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A counselling psychology approach to reconnecting with urban nature for personal and societal wellbeing

Godfrey-Faussett, K. (2016). A counselling psychology approach to reconnecting with urban nature for personal and societal wellbeing. (Unpublished Doctoral thesis, City, University of London)

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The World Health Organisation (WHO, 2015) states by the year 2017, the majority of the world’s population will be living in an urban environment. Numerous studies are also highlighting the increasing levels of mental distress for those living in contemporary urban, as opposed to rural, environments. Professionals and academics are arguing that this is partly due to our disconnection from nature, that was brought about by the 19th Century industrial revolution. Finding ways to reconnect with the natural world, may thus go some way towards ameliorating the detrimental effects of urbanisation on mental health. Existent literature has established that nature is therapeutic but does not tell us how people experience and make sense of their experiences and has typically viewed and treated nature as a quantifiable entity. To address this gap, this study used Interpretative Phenomenological Analysis to explore how nine people experienced urban nature as therapeutic. Semi-structured interviews were conducted on allotments, in parks, gardens and in urban forests and produced an in-depth insight into how participants made sense of their experiences. The themes that emerged include, ‘The Intertwining Body’, highlighting our dynamic interaction with the natural world and the body’s importance for wellbeing; ‘Roots and Shoots’, two parts of a cyclical whole with Roots, and, Shoots, each, further sub-dividing into three themes. Roots reflects the more personal, introspective therapeutic experiences and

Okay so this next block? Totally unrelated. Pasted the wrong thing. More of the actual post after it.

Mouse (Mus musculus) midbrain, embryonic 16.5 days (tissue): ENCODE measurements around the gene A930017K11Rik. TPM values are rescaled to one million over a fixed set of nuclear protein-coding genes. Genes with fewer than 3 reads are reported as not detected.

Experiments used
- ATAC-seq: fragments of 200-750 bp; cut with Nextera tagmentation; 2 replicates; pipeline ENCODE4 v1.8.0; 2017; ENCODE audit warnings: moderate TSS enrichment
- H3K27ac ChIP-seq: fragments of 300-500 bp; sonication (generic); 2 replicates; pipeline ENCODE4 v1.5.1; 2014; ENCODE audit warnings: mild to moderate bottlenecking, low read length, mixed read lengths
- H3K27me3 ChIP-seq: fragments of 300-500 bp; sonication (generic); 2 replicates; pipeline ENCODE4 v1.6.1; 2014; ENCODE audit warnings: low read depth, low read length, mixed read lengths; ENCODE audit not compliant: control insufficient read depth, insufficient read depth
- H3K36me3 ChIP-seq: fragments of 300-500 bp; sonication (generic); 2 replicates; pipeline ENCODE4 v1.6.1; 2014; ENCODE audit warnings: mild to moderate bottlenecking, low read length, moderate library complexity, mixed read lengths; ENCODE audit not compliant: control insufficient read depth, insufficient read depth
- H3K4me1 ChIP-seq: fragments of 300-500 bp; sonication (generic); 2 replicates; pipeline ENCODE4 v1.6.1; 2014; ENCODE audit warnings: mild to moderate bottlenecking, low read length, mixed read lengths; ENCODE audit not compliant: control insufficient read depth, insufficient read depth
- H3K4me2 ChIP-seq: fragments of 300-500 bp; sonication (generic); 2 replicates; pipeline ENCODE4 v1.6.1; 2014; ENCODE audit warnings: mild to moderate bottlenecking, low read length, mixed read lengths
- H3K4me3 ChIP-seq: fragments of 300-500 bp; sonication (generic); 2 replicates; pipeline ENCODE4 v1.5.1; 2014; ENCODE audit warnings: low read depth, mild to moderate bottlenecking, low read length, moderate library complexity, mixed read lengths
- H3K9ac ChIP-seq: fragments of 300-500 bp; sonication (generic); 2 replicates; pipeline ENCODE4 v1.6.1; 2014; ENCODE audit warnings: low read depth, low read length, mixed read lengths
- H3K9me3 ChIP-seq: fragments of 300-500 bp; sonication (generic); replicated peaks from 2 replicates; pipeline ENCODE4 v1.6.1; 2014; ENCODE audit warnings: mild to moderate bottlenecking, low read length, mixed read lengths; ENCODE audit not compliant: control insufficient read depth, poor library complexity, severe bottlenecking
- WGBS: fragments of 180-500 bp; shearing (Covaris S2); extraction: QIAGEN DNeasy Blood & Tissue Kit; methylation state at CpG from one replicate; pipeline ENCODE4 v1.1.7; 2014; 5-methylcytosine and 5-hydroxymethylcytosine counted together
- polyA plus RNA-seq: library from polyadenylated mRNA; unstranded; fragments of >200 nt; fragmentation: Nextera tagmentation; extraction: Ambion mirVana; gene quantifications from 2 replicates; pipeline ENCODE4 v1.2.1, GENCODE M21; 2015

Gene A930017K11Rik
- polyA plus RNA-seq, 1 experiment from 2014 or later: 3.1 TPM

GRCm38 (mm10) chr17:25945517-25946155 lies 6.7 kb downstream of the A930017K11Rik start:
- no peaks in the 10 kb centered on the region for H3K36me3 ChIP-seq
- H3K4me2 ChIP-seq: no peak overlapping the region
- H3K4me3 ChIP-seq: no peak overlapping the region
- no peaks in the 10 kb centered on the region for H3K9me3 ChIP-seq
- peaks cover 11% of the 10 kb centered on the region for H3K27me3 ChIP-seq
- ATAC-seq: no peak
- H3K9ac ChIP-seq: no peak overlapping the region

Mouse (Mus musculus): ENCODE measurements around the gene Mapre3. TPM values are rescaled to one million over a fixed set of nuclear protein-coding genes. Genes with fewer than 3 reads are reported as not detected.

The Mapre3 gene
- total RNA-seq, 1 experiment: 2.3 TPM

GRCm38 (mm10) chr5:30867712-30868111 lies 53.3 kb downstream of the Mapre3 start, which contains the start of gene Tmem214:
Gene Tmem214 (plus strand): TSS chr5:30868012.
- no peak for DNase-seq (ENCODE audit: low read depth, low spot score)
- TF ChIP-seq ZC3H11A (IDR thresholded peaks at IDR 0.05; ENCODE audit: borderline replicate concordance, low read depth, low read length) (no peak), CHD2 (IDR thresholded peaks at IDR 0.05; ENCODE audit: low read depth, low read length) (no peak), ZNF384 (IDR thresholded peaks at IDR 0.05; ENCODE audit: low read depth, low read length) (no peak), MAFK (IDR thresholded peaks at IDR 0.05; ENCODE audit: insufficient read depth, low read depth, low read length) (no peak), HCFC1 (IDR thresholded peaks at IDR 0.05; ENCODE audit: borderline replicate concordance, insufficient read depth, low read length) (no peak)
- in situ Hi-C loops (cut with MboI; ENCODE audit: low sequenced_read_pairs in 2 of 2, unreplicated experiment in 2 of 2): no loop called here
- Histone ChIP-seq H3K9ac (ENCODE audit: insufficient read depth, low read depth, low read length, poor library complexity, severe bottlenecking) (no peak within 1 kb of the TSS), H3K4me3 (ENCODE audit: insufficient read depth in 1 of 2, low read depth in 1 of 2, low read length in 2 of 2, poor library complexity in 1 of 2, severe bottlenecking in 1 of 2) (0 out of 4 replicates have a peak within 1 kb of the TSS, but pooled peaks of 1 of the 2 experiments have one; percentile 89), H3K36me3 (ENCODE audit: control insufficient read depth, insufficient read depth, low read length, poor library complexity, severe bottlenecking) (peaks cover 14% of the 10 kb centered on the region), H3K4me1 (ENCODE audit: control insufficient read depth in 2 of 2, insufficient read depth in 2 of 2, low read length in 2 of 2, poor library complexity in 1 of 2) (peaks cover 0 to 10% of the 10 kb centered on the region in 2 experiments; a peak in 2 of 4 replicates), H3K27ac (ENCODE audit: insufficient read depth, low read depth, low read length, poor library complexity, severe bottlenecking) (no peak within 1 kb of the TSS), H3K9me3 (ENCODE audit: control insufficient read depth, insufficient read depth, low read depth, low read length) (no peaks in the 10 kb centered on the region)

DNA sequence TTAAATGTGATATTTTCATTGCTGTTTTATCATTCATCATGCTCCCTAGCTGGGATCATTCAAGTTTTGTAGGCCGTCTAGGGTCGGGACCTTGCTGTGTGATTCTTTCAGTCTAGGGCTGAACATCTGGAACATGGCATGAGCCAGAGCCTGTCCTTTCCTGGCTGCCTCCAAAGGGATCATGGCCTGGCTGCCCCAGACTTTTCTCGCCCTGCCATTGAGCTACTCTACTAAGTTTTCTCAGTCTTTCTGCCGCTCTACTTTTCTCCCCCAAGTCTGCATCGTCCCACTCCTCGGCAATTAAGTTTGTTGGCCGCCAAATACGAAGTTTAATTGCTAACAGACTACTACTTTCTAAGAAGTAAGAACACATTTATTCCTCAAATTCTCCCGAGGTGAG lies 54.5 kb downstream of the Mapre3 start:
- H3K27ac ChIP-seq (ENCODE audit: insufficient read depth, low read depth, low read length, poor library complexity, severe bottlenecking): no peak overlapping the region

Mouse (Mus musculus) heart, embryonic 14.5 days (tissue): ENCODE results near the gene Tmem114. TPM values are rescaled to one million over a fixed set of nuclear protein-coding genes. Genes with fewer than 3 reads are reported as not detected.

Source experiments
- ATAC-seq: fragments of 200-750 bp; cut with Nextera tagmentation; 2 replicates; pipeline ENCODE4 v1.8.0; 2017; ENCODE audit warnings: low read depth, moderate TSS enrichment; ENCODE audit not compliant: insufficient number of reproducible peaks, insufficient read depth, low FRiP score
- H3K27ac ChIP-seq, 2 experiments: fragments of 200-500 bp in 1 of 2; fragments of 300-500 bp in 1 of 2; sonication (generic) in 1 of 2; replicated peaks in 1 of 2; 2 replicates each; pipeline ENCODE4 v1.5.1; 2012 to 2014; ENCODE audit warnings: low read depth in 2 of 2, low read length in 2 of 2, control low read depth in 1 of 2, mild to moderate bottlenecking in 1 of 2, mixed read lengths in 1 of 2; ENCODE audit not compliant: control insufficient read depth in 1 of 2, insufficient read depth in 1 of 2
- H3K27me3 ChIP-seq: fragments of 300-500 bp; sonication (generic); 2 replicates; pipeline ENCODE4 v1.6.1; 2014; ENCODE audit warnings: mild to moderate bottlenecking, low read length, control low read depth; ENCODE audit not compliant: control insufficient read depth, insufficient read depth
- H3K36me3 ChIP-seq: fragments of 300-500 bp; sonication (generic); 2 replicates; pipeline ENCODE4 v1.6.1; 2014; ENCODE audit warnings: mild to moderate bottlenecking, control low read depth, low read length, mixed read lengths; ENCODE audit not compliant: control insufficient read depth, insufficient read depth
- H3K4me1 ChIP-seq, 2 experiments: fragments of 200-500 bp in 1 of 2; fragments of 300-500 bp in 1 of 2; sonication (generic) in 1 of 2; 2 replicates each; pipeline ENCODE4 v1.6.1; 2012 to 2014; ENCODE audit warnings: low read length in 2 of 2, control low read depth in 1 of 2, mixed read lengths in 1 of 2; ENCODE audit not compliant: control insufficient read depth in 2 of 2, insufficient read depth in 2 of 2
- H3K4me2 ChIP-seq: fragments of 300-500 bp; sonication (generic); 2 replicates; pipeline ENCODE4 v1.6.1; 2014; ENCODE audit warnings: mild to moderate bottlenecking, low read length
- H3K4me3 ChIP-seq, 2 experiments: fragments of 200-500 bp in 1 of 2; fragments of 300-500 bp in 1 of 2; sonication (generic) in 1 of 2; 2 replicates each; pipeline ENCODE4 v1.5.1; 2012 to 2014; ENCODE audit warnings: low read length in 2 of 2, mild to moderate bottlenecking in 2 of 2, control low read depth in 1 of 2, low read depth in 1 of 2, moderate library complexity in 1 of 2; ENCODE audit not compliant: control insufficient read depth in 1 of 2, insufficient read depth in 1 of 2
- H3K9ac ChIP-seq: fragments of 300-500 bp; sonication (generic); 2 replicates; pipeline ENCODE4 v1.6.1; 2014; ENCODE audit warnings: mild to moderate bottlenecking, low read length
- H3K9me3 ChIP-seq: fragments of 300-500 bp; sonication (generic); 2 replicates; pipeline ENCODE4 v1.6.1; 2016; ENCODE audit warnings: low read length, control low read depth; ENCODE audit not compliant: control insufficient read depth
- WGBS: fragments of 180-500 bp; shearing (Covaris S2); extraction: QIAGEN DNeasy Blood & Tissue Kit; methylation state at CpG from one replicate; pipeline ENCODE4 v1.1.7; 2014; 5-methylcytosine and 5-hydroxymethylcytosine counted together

Shoots elucidates how urban nature fosters wellbeing through enabling creativity and social cohesion and action. Finally, the theme of ‘Continuity’, captures how participants made meaning from the continuous cycles of the natural world as well as made sense of their own finiteness. The findings challenge our thinking about the ways in which we view health and conduct therapy and call for counselling psychologists to expand their roles by becoming more involved at a local and global level.

Item Type: Thesis (Doctoral)
Subjects: B Philosophy. Psychology. Religion > BF Psychology
Divisions: City, University of London theses
School of Social Sciences > Department of Psychology
City, University of London theses > School of Arts and Social Sciences theses

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